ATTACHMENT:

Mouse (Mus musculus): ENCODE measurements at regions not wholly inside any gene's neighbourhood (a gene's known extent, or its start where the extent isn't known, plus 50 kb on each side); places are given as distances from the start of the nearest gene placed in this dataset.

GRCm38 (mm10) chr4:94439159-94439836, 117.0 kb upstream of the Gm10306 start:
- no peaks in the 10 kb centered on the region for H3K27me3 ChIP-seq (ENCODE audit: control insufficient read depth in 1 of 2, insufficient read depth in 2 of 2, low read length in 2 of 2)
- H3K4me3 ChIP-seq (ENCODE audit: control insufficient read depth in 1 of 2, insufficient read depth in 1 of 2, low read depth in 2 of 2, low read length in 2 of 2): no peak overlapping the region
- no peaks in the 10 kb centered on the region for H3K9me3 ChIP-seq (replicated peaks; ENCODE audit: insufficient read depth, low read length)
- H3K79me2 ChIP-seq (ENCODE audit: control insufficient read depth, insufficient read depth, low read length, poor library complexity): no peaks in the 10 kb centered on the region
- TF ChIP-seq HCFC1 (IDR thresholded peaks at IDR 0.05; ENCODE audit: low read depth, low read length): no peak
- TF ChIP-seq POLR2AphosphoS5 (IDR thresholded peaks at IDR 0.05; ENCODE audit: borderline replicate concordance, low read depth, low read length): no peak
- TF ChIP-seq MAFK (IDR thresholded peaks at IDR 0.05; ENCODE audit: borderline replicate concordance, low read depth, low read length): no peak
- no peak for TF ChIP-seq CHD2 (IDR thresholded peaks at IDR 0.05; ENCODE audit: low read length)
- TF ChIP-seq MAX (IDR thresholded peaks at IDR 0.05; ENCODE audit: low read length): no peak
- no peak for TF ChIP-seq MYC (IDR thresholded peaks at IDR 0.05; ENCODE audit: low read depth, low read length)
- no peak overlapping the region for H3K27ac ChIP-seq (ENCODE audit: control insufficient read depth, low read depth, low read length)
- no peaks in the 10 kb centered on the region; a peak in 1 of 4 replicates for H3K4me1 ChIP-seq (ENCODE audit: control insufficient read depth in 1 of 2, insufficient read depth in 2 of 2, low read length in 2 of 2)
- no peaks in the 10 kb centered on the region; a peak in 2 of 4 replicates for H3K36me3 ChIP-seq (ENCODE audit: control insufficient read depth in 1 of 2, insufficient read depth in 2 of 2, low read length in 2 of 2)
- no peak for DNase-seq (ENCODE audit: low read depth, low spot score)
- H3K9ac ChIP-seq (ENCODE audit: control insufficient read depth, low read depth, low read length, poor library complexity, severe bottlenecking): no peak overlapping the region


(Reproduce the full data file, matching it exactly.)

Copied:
Mouse (Mus musculus): ENCODE measurements at regions not wholly inside any gene's neighbourhood (a gene's known extent, or its start where the extent isn't known, plus 50 kb on each side); places are given as distances from the start of the nearest gene placed in this dataset.

GRCm38 (mm10) chr4:94439159-94439836, 117.0 kb upstream of the Gm10306 start:
- no peaks in the 10 kb centered on the region for H3K27me3 ChIP-seq (ENCODE audit: control insufficient read depth in 1 of 2, insufficient read depth in 2 of 2, low read length in 2 of 2)
- H3K4me3 ChIP-seq (ENCODE audit: control insufficient read depth in 1 of 2, insufficient read depth in 1 of 2, low read depth in 2 of 2, low read length in 2 of 2): no peak overlapping the region
- no peaks in the 10 kb centered on the region for H3K9me3 ChIP-seq (replicated peaks; ENCODE audit: insufficient read depth, low read length)
- H3K79me2 ChIP-seq (ENCODE audit: control insufficient read depth, insufficient read depth, low read length, poor library complexity): no peaks in the 10 kb centered on the region
- TF ChIP-seq HCFC1 (IDR thresholded peaks at IDR 0.05; ENCODE audit: low read depth, low read length): no peak
- TF ChIP-seq POLR2AphosphoS5 (IDR thresholded peaks at IDR 0.05; ENCODE audit: borderline replicate concordance, low read depth, low read length): no peak
- TF ChIP-seq MAFK (IDR thresholded peaks at IDR 0.05; ENCODE audit: borderline replicate concordance, low read depth, low read length): no peak
- no peak for TF ChIP-seq CHD2 (IDR thresholded peaks at IDR 0.05; ENCODE audit: low read length)
- TF ChIP-seq MAX (IDR thresholded peaks at IDR 0.05; ENCODE audit: low read length): no peak
- no peak for TF ChIP-seq MYC (IDR thresholded peaks at IDR 0.05; ENCODE audit: low read depth, low read length)
- no peak overlapping the region for H3K27ac ChIP-seq (ENCODE audit: control insufficient read depth, low read depth, low read length)
- no peaks in the 10 kb centered on the region; a peak in 1 of 4 replicates for H3K4me1 ChIP-seq (ENCODE audit: control insufficient read depth in 1 of 2, insufficient read depth in 2 of 2, low read length in 2 of 2)
- no peaks in the 10 kb centered on the region; a peak in 2 of 4 replicates for H3K36me3 ChIP-seq (ENCODE audit: control insufficient read depth in 1 of 2, insufficient read depth in 2 of 2, low read length in 2 of 2)
- no peak for DNase-seq (ENCODE audit: low read depth, low spot score)
- H3K9ac ChIP-seq (ENCODE audit: control insufficient read depth, low read depth, low read length, poor library complexity, severe bottlenecking): no peak overlapping the region